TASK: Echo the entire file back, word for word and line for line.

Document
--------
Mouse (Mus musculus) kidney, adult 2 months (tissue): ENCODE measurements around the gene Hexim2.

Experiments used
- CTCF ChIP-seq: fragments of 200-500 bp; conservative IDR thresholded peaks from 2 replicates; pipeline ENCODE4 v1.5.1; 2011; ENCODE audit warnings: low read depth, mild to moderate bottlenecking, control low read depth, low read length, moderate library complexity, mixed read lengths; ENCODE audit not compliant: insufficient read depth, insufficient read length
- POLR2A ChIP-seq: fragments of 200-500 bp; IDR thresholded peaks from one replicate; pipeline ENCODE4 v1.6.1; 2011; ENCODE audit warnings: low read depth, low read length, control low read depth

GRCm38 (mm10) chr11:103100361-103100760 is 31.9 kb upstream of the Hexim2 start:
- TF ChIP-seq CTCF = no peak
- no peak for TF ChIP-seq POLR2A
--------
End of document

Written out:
Mouse (Mus musculus) kidney, adult 2 months (tissue): ENCODE measurements around the gene Hexim2.

Experiments used
- CTCF ChIP-seq: fragments of 200-500 bp; conservative IDR thresholded peaks from 2 replicates; pipeline ENCODE4 v1.5.1; 2011; ENCODE audit warnings: low read depth, mild to moderate bottlenecking, control low read depth, low read length, moderate library complexity, mixed read lengths; ENCODE audit not compliant: insufficient read depth, insufficient read length
- POLR2A ChIP-seq: fragments of 200-500 bp; IDR thresholded peaks from one replicate; pipeline ENCODE4 v1.6.1; 2011; ENCODE audit warnings: low read depth, low read length, control low read depth

GRCm38 (mm10) chr11:103100361-103100760 is 31.9 kb upstream of the Hexim2 start:
- TF ChIP-seq CTCF = no peak
- no peak for TF ChIP-seq POLR2A